ACFO chairman John Pryor has welcomed new BVRLA guidelines, which include clarifying the rules on excess mileage charge complaints, but has urged leasing companies to go further.
The BVRLA put the guidance together in response to the Financial Conduct Authority's (FCA) review of the wider consumer finance industry’s approach to handling complaints.
Leasing companies have been increasingly looking at personal leasing as a growth market in the UK and finance provided through these deals is regulated by the FCA.
The FCA published an open letter in September 2017 to the chief executives of all consumer credit firms to highlight findings from the FCA that showed a failure to provide customers with information about the Financial Ombudsman Service (FOS), including the right to refer complaints to the FOS and a failure to provide clear explanations of the complaints process.
John Pryor, chairman of fleet representative body ACFO, told Fleet News: “This BVRLA fact sheet is good but all companies should already have something like this in place for all complaints whether they fall within the definition of a regulated complaint or not.”
Pryor said end of contract disputes cause a high number of complaints across all clients and he said there were signs of this worsening.
He said: “Leasing companies can and should do more here to ensure that drivers understand the rules, those rules are communicated to them at the outset (quote/order phase) and re-communicated at appropriate points throughout the contract right up to collection - this should all be done with the client to prevent the driver being surprised at contract end.”
Pryor also said leasing companies should have a clear process to manage charges and they must be fair and reasonable.
He said: “Drivers very rarely will be happy to pay anything but often they do not understand the process, the rules by which they will be measured and how costs are calculated.”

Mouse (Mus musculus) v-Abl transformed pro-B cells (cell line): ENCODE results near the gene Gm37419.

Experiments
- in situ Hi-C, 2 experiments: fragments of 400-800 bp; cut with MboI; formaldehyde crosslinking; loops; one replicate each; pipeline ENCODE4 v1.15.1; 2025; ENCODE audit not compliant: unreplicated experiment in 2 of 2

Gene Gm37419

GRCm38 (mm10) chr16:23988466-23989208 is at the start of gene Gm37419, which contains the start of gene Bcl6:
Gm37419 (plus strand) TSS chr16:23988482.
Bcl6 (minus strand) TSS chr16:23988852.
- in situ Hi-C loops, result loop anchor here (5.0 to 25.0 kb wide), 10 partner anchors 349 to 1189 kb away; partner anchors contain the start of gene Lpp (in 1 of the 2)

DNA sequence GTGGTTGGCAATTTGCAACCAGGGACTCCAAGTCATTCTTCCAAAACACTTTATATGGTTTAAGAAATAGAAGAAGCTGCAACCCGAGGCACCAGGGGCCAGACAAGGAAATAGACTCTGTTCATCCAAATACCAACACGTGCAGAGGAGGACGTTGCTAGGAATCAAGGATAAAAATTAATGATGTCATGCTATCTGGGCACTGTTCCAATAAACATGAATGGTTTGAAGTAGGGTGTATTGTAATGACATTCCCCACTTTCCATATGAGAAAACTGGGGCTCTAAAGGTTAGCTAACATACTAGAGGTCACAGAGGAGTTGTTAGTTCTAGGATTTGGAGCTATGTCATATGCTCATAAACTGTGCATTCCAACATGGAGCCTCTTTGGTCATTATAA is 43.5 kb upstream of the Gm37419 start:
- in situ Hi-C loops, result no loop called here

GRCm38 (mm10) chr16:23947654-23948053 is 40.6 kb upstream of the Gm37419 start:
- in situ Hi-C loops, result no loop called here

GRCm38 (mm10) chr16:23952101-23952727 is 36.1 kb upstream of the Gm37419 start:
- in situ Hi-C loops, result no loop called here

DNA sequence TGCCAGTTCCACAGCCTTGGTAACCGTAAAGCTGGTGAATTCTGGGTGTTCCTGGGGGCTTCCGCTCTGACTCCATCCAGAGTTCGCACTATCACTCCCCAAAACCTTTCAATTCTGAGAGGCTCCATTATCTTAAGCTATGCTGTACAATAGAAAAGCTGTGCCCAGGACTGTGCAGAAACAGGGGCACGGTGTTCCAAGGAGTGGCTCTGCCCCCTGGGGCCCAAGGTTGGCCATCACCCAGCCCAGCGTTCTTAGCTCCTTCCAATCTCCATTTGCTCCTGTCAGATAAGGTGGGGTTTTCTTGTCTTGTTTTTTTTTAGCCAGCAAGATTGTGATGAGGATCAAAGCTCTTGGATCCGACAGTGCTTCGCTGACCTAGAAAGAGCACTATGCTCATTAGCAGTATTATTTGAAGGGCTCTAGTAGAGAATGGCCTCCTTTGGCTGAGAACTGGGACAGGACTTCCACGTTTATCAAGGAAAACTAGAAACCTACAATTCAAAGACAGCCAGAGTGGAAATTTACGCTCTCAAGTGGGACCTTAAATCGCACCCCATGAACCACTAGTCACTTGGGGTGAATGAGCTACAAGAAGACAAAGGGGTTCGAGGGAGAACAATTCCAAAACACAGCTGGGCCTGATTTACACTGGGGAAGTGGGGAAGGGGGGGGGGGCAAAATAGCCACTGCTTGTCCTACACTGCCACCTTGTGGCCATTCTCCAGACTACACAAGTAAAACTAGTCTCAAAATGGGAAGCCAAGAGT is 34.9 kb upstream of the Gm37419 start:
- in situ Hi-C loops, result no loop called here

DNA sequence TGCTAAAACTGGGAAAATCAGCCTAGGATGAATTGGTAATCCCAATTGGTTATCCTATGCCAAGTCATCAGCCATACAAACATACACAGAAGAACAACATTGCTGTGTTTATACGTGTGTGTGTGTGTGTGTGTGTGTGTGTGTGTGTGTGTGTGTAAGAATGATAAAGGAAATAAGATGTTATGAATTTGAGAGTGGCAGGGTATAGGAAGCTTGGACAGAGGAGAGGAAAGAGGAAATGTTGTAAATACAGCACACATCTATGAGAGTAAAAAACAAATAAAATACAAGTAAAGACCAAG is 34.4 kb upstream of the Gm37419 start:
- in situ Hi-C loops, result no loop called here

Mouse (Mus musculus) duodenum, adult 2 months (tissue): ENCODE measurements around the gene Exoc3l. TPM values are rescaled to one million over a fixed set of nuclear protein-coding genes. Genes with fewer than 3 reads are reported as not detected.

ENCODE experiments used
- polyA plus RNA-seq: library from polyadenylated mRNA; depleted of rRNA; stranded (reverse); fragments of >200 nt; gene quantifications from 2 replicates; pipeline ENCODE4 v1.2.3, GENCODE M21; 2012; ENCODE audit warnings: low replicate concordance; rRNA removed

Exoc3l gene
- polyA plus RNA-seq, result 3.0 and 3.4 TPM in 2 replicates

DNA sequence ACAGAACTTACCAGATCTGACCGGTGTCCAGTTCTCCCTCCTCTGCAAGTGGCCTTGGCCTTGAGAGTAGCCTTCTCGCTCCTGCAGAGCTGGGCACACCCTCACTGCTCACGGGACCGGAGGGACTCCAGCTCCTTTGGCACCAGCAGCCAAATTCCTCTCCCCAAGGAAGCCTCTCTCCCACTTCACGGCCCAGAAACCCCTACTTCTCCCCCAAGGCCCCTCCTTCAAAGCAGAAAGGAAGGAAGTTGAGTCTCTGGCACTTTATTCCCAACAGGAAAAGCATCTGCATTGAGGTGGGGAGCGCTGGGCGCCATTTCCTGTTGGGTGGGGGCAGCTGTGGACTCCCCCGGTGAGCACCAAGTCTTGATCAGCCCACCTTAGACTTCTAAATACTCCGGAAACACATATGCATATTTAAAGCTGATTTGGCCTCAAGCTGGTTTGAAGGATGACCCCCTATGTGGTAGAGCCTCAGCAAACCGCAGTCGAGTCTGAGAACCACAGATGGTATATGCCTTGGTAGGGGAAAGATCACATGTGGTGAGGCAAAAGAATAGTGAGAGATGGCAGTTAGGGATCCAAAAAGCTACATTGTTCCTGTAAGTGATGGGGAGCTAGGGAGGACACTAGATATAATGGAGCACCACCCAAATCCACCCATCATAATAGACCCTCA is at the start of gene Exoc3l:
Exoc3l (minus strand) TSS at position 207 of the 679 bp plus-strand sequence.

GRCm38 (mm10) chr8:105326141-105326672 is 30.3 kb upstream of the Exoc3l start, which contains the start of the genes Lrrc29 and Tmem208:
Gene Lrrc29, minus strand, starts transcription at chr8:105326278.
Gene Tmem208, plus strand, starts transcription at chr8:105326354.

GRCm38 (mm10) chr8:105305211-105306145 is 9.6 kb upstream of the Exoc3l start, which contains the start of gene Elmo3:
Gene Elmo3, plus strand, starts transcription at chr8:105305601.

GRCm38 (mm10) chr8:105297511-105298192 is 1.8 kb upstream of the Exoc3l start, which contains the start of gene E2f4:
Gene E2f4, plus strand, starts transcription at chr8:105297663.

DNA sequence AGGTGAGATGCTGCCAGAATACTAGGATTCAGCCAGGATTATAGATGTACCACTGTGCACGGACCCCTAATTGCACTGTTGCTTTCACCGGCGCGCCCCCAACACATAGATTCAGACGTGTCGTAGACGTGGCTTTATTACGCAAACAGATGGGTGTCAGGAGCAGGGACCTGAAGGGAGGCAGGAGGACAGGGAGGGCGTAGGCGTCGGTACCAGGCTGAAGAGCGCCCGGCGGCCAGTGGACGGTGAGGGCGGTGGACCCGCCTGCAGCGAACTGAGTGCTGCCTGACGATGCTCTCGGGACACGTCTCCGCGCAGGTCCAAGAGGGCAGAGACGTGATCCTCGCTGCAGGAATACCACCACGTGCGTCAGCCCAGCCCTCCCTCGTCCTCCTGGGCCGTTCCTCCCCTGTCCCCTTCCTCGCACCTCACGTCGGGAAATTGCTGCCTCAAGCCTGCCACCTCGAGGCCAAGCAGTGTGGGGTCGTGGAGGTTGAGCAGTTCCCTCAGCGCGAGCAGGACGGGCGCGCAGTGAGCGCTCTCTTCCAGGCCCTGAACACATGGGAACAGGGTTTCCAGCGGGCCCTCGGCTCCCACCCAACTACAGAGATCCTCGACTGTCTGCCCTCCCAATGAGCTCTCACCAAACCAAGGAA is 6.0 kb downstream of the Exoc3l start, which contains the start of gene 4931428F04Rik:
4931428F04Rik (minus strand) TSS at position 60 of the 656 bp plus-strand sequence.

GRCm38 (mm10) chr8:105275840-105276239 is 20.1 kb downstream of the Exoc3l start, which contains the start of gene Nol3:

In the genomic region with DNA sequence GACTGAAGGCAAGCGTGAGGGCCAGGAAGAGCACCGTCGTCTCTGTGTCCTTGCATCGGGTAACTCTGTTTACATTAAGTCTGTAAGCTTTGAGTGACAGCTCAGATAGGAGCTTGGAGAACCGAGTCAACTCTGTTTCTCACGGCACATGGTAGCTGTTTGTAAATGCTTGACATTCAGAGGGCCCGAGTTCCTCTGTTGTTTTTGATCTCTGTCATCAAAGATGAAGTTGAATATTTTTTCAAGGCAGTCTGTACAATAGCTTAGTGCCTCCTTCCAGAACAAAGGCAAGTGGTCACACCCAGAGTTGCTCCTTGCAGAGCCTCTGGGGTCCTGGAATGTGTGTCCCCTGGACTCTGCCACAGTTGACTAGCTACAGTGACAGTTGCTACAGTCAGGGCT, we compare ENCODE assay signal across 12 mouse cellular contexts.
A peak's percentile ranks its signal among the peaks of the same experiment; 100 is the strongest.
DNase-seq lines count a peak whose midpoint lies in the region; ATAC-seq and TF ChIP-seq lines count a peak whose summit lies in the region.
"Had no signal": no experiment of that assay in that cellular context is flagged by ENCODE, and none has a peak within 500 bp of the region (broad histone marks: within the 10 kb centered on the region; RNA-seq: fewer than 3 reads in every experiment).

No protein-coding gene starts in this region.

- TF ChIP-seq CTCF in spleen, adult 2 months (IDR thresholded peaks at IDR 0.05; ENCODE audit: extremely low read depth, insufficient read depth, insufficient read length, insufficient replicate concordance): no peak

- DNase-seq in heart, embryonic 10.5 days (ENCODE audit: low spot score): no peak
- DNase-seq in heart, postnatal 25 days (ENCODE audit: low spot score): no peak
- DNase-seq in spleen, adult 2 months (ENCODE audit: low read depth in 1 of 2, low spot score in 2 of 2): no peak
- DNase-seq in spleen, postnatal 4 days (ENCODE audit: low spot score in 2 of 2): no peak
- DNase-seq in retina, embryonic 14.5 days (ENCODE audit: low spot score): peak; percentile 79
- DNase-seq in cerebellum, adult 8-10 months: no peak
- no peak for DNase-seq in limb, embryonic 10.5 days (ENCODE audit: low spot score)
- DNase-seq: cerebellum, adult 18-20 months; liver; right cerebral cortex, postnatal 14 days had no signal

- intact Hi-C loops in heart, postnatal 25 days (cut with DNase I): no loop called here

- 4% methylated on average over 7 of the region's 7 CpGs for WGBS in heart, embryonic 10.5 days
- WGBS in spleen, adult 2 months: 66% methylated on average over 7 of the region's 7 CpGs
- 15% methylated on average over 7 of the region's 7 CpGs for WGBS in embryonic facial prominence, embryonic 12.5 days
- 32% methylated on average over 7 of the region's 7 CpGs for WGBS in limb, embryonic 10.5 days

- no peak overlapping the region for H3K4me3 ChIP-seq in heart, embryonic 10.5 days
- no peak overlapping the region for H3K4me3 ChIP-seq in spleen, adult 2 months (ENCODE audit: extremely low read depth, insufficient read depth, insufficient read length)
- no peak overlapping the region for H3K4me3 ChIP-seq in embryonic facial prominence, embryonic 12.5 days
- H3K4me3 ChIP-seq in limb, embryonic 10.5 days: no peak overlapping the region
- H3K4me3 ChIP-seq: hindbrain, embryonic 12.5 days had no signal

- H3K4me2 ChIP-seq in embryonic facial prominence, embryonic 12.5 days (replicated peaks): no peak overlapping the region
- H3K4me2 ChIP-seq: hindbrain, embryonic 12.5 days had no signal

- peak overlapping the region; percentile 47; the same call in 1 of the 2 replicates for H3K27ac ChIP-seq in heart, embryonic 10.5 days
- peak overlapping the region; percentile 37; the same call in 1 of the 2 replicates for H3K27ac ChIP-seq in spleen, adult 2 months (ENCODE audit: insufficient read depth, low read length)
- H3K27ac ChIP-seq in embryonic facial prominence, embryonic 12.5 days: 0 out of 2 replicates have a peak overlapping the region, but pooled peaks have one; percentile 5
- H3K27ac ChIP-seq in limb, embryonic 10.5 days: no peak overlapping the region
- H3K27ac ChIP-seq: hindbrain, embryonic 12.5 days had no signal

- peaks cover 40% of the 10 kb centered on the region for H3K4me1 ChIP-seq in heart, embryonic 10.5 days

Complaints about excess mileage charges, delays in provision of finance quotes or documents, the failure to include maintenance within the finance agreement, the failure to provide finance or deals advertised on a firm’s website are no longer available are all likely to fall within the the scope of the FCA.
Amanda Brandon, BVRLA legal and policy executive, said: “The new complaints handling fact sheet is designed to support members, helping them to be more aligned to what the FCA is looking for.
“The majority of BVRLA leasing broker members already have robust complaints processes in place. However, in the past, they may have been focused on complaint handling, whereas we are encouraging members to learn from complaints, seeing the information gathered as a helpful resource to glean management information for business improvement and staff development to ultimately deliver better outcomes for customers.
“It’s not necessarily about changing processes, but more about making better use of the complaints process.”
Part of the rules the FCA is looking to enforce is on how companies look at the root cause of complaints and then take steps to remedy any problems.
The FCA said in its open letter that “a significant proportion” of companies had failed to carry out root cause analysis of complaints.
While the FCA is not expecting leasing companies to present their complaints process, they may be called on at random to evidence that a review has taken place.
The FCA’s statement guidance statement said: “Those with serious failings should expect formal action to be taken.”